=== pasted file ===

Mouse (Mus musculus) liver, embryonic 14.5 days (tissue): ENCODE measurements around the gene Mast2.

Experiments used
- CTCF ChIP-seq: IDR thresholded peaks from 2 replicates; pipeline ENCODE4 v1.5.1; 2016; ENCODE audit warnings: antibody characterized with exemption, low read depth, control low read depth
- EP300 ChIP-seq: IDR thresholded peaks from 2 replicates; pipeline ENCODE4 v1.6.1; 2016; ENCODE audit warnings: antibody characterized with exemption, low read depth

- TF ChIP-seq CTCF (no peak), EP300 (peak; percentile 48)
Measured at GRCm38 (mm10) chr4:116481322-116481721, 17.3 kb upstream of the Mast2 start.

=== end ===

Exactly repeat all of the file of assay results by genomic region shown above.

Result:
Mouse (Mus musculus) liver, embryonic 14.5 days (tissue): ENCODE measurements around the gene Mast2.

Experiments used
- CTCF ChIP-seq: IDR thresholded peaks from 2 replicates; pipeline ENCODE4 v1.5.1; 2016; ENCODE audit warnings: antibody characterized with exemption, low read depth, control low read depth
- EP300 ChIP-seq: IDR thresholded peaks from 2 replicates; pipeline ENCODE4 v1.6.1; 2016; ENCODE audit warnings: antibody characterized with exemption, low read depth

- TF ChIP-seq CTCF (no peak), EP300 (peak; percentile 48)
Measured at GRCm38 (mm10) chr4:116481322-116481721, 17.3 kb upstream of the Mast2 start.